Title I of the ADA prohibits discrimination against qualified individuals with disabilities. A person has a disability “if he has a physical or mental impairment that substantially limits one or more major life activities, has a record of such an impairment, or is regarded as having such an impairment[i].” This definition has not changed since the law was originally implemented in 1990. However, the ADA Amendments Act of 2008 (ADAAA) and the subsequent regulations released by the Equal Employment Opportunity Commission (EEOC) directed us to interpret the definition differently. The ADAAA said that the “substantially limits” part of the definition should be construed broadly to provide protections to a broader class of people with disabilities. While this may sound permissive to some readers, before the ADAAA was passed, very few people could successfully secure the protections that the ADA was intended to provide. When a case went to court, the person with a disability was inevitably found to be either not sufficiently disabled to be covered by the law, or so disabled that they could not be qualified for the job in question. In essence, the ADAAA reset the ADA to its original intent to prevent discrimination in employment for people with disabilities.
The definition is commonly referred to as a “three prong” definition as it identifies three ways in which a person can qualify for the protections offered by the ADA. The three “prongs” of the law are reviewed below.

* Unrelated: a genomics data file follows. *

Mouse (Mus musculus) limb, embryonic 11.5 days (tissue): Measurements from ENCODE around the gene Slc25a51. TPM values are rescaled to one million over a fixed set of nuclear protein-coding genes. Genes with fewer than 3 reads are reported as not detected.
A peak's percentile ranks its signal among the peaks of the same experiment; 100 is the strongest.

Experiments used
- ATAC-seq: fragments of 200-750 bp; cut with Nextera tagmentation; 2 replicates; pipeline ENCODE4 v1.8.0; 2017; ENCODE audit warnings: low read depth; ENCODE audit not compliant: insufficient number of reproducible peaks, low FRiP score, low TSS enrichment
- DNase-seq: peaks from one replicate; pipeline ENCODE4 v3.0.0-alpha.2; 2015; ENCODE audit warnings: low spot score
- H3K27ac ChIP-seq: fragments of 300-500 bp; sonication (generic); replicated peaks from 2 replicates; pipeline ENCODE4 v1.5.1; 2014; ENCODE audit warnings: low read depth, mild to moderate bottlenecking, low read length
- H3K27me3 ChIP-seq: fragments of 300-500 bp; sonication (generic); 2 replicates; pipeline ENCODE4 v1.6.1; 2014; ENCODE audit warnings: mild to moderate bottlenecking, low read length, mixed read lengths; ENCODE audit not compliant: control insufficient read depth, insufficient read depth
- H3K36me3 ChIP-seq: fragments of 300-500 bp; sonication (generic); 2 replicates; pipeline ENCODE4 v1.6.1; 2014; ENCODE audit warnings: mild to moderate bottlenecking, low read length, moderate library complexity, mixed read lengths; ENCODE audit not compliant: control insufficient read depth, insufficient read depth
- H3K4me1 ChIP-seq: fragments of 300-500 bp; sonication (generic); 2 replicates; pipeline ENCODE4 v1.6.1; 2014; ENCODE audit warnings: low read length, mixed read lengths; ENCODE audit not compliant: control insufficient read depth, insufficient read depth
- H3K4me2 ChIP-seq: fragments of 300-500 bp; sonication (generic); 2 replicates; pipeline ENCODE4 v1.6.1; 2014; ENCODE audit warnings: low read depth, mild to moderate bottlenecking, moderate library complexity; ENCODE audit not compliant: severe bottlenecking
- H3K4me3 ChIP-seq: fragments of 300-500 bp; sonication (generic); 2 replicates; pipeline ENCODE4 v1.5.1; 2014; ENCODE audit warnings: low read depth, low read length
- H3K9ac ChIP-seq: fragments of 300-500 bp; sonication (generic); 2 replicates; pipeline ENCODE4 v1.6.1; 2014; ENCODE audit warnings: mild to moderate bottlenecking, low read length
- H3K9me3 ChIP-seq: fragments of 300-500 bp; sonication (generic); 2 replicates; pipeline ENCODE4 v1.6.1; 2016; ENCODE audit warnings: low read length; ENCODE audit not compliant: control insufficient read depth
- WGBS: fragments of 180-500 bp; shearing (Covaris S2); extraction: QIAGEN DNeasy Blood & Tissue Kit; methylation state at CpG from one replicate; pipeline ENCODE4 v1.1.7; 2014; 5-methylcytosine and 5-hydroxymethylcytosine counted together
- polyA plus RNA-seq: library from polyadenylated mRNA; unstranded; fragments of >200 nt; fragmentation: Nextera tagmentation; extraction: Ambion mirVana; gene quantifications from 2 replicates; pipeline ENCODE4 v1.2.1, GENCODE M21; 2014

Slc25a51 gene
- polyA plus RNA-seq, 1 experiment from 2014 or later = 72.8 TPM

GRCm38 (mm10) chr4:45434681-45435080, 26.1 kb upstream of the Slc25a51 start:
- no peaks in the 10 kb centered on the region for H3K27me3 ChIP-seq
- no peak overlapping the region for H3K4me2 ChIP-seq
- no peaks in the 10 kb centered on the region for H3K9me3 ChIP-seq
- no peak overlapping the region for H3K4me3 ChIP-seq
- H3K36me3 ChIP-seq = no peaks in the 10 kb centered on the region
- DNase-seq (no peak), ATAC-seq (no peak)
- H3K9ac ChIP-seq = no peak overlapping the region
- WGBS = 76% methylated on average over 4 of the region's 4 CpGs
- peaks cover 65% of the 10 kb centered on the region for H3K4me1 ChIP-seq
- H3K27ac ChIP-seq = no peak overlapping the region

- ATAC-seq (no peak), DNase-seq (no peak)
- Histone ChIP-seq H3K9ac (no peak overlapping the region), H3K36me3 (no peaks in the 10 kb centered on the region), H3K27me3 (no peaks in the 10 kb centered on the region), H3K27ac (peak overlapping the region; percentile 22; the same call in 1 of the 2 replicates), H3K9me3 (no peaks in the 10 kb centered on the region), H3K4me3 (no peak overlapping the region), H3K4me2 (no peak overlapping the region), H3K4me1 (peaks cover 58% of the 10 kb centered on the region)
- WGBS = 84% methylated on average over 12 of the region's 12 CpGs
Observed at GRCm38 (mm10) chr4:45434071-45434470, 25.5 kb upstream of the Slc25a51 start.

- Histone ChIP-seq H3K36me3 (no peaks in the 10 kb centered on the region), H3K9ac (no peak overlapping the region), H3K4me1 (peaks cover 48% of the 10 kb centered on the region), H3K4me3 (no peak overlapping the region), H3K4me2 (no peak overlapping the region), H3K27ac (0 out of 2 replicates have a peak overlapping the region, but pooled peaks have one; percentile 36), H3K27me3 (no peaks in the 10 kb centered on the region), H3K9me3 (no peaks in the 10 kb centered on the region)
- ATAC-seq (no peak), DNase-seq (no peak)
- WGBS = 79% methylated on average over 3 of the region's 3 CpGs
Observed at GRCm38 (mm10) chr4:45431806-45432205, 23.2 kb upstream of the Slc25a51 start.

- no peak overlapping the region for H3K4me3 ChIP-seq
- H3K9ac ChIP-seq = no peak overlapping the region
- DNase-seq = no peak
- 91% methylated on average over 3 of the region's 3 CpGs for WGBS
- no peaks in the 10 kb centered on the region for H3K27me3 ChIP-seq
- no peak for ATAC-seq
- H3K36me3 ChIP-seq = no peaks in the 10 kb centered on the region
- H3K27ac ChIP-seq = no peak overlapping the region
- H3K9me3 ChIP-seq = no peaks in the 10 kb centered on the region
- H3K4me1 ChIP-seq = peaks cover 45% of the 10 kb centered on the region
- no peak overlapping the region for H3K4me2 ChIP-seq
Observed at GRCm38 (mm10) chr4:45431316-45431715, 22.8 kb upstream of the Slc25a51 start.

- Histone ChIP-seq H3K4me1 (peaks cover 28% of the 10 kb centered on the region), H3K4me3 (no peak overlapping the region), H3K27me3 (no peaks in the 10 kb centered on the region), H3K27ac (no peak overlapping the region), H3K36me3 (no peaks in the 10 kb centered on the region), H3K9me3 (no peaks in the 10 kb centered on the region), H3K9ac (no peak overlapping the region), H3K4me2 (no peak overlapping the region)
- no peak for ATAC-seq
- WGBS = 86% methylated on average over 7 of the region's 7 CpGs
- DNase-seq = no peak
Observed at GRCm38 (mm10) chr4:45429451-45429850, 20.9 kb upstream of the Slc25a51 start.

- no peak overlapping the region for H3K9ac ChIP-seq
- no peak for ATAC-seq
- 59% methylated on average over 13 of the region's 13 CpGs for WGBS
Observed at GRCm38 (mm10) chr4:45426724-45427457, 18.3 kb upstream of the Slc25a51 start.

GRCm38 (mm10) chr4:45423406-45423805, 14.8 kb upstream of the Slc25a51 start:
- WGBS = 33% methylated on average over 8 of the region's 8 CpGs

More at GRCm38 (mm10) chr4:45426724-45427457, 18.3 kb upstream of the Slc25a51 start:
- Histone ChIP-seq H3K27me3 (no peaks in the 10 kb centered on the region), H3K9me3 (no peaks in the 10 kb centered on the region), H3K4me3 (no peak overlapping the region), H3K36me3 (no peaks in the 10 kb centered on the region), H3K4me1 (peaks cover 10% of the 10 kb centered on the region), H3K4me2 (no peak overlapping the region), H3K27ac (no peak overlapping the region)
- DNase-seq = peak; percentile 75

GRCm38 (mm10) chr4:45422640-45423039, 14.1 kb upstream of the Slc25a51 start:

- A person who receives the protections of the ADA under the first prong is a person who is currently experiencing a disability as defined by the law. This person experiences a disability that substantially limits one or more major life activities.
- A person who receives the protections of the ADA under the second prong is a person who has a record of a disability that substantially limited a major life activity. This person may have had cancer that is in remission. While that disability does not currently impact the persons functioning, the person still needs to receive regular medical care to reduce the likelihood of its return.
- A person who receives the protections of the ADA under the third prong is a person who is regarded as having a disability does not, in fact, have a disability that substantially limits one or more major life activities. For example, a person who has a fascial disfigurement that did not impact the way that they approached their life in any way might be covered under this prong of the definition. While they experience no impact from the way that they look, if an employer takes an adverse employment action because of their perception of disability, they would qualify for the protections of the ADA.
There is one additional mechanism that allows someone to claim the protections of the ADA. The Association Provision of the ADA protects “applicants and employees from discrimination based on their relationship or association with an individual with a disability, whether or not the applicant or employee has a disability[ii]”. The trigger of protections in this portion of the law is the motivation of the employer to take an adverse employment action, rather than the relationship itself. This portion of the law prevents employers from taking adverse employment actions based on unfounded assumptions around things like caregiving responsibilities or insurance costs.
Regardless of whether or not someone has a disability under the ADA, they must be qualified for the position they hold or wish to hold in order to enact the protections available to them under Title I.
[i] U.S. Equal Employment Opportunity Commission (2011a). Regulations to implement the equal employment provisions of the Americans with Disabilities Act, as amended. Retrieved from https://www.federalregister.gov/documents/2011/03/25/2011-6056/regulations-to-implement-the-equal-employment-provisions-of-the-americans-with-disabilities-act-as